return loadFromLineString text [] parseFunc}

Let’s see how the func­tions pre­sented to this point com­pose to pro­vide a way to load prices and div­i­dends (splits will be shown af­ter­ward).

let loadPricesAsync ticker span = loadFromUrlAsync (priceUrl ticker span) parsePrice
let loadDivsAsync ticker span = loadFromUrlAsync (divUrl ticker span) parseDiv

This com­po­si­tion of func­tions is very com­mon in func­tional code. You con­struct your build­ing blocks and as­sem­ble them to achieve your fi­nal goal. Functional pro­gram­ming is good at al­most forc­ing you to iden­tify the prim­i­tive blocks in your code. All right, next in line is how to load splits.



Nice article.  One potential improvement: why not use sprintf to avoid all those annoying ToString()s in the commonUrl function?

Luca Bolognese


You are so very right. My excuse is that the code for URL func is cut and paste of an old C# code I have. That is not even an excuse given that you can do much better in C# as well :)

Luca Bolognese's WebLog


Other parts: Part I - Data modeling Part II - Html scraping Part III - Async loader for prices and divs

Very nice!  I am learning a lot, please keep it up.
For better readability, I wrote your url functions as follows:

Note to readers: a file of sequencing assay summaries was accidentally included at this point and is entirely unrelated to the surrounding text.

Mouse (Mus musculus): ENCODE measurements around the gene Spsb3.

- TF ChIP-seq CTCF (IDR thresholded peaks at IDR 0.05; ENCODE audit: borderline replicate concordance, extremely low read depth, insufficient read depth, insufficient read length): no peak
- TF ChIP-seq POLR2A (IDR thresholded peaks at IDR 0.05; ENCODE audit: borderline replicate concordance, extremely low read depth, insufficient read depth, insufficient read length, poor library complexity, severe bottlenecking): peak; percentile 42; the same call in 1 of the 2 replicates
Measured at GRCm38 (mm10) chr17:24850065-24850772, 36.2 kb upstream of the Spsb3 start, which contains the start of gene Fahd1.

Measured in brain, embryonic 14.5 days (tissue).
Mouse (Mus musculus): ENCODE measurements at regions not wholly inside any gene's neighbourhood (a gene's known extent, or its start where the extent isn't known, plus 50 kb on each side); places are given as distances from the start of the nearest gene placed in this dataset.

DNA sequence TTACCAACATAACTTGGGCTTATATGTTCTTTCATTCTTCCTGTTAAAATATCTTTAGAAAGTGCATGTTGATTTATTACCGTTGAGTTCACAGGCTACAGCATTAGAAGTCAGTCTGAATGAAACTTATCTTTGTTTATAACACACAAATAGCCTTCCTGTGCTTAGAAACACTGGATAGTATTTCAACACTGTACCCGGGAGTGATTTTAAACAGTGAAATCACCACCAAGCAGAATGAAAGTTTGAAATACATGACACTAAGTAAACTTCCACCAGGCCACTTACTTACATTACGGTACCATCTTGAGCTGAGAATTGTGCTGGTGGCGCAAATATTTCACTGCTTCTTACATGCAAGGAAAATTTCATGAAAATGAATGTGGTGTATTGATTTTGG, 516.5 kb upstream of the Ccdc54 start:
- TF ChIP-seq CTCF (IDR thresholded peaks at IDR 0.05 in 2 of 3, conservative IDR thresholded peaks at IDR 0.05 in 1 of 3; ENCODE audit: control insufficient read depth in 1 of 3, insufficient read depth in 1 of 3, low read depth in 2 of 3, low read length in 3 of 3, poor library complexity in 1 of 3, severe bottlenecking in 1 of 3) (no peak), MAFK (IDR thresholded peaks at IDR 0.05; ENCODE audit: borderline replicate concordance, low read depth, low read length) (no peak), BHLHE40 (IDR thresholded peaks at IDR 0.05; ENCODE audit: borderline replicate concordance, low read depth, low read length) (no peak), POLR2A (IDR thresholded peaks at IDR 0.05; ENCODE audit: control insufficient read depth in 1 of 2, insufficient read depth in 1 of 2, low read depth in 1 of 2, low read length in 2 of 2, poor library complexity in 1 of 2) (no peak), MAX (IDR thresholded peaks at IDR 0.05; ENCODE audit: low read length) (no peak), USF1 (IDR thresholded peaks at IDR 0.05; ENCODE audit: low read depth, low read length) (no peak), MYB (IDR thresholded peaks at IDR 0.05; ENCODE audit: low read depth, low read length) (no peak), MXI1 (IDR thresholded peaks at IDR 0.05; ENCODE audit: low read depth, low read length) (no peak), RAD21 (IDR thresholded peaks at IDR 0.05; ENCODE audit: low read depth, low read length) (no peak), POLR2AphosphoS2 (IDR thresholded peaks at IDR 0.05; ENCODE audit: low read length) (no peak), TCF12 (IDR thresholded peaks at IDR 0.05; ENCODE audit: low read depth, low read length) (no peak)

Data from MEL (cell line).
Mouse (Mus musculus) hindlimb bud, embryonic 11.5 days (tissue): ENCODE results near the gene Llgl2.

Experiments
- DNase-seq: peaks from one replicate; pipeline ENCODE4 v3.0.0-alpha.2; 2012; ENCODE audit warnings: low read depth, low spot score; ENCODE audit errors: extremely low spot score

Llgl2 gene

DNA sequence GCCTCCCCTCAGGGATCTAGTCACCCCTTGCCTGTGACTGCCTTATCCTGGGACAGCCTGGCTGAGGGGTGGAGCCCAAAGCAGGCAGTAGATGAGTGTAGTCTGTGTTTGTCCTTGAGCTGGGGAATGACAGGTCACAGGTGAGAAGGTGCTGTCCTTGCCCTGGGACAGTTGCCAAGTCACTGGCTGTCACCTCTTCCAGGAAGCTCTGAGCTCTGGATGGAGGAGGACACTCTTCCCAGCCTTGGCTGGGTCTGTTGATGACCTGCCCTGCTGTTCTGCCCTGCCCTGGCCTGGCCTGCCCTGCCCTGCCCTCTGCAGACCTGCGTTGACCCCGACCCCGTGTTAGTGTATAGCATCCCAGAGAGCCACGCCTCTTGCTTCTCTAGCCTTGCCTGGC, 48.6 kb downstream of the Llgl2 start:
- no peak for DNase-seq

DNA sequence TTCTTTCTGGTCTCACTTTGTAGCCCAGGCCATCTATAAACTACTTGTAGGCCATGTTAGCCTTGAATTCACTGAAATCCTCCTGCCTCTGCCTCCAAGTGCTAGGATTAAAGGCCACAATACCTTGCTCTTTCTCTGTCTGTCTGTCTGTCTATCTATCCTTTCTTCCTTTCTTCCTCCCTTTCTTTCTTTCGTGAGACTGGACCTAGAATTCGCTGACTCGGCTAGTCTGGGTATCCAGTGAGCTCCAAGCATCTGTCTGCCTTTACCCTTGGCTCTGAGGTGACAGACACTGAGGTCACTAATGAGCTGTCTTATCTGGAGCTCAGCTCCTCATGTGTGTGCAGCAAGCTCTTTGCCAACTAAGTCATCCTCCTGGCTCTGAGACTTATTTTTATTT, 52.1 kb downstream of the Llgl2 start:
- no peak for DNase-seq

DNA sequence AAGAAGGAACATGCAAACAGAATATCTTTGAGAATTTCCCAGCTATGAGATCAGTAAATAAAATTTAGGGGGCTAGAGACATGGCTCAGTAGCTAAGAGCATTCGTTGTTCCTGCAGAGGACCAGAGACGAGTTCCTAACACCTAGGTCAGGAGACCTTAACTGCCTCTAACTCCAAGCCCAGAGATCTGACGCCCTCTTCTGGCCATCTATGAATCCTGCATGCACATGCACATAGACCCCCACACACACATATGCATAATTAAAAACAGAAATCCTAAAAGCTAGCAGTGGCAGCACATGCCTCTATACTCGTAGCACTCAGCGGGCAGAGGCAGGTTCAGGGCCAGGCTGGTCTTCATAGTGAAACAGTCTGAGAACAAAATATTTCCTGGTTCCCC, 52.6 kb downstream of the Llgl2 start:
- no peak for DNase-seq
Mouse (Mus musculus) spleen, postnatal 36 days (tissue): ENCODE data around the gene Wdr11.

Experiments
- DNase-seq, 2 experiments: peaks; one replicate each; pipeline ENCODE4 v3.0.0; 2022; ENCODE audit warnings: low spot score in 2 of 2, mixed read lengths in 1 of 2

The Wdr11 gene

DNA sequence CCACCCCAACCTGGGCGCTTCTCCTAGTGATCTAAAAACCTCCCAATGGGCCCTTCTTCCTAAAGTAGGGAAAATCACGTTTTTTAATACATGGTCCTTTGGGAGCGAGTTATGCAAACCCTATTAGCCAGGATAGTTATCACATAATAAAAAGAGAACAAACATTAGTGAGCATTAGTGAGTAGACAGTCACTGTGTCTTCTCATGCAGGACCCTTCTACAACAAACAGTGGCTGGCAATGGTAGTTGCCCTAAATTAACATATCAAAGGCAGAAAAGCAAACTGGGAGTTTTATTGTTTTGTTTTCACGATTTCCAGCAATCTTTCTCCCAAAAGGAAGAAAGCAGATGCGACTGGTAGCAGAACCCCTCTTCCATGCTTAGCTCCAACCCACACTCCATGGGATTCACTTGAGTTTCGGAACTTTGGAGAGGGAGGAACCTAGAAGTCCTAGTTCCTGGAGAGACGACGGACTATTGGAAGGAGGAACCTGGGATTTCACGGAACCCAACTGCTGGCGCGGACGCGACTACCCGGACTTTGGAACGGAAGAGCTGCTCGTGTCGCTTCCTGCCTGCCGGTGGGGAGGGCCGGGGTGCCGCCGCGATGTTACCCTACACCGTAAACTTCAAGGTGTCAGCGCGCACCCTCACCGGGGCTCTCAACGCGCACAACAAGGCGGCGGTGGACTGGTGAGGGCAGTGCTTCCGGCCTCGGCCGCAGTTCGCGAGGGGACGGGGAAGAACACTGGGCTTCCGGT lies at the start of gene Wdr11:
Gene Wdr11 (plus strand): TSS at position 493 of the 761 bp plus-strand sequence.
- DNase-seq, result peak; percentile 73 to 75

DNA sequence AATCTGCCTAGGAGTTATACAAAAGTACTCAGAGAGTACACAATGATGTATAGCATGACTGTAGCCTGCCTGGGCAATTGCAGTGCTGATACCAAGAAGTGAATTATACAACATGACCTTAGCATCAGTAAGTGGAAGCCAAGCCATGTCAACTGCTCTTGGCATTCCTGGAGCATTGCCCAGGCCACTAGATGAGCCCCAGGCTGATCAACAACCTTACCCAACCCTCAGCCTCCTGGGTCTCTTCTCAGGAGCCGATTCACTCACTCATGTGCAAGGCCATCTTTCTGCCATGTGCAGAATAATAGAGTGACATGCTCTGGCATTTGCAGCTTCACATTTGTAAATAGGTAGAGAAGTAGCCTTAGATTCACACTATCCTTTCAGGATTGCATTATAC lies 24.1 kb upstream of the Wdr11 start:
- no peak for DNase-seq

let commonHttpQuery ticker span =
 let query = new StringBuilder();
 Printf.bprintf query "s="
 Printf.bprintf query "%s" ticker
 Printf.bprintf query "&a="
 Printf.bprintf query "%d" (span.Start.Month - 1)
 Printf.bprintf query "&b="
 Printf.bprintf query "%d" span.Start.Day
 Printf.bprintf query "&c="
 Printf.bprintf query "%d" span.Start.Year
 Printf.bprintf query "&d="
 Printf.bprintf query "%d" (span.End.Month - 1)
 Printf.bprintf query "&e="
 Printf.bprintf query "%d" span.End.Day
 Printf.bprintf query "&f="
 Printf.bprintf query "%d" span.End.Year
This allows the same query to be used in commonUrl and splitUrl:
let commonUrl ticker span =
 let urlString query =
   let urlBuilder = new UriBuilder()
   urlBuilder.Scheme <- "http";
   urlBuilder.Host <- ""
   urlBuilder.Port <- 80
   urlBuilder.Path <- "table.csv"
   urlBuilder.Query <- query
 urlString (commonHttpQuery ticker span)
let splitUrl ticker span page =
 let urlString query =
   let urlBuilder = new UriBuilder()
   urlBuilder.Scheme <- "http";
   urlBuilder.Host <- ""
   urlBuilder.Port <- 80
   urlBuilder.Path <- "q/hp"
   urlBuilder.Query <- query
 urlString (commonHttpQuery ticker span) + sprintf "&g=v&z=66&y=%d" (66 * page)

Nice, thanks. I didn't even know urlbuilder existed.

Luca Bolognese's WebLog


Other parts: Part I - Data modeling Part II - Html scraping Part III - Async loader for prices and divs

Error1The field, constructor or member 'AsyncGetResponse' is not defined. ???

You have to reference the FSharp Powerpack. I'm not posting the code yet because I'm working on the UI and want to post everything together.

Luca Bolognese's WebLog


Other parts: Part I - Data modeling Part II - Html scraping Part III - Async loader for prices and divs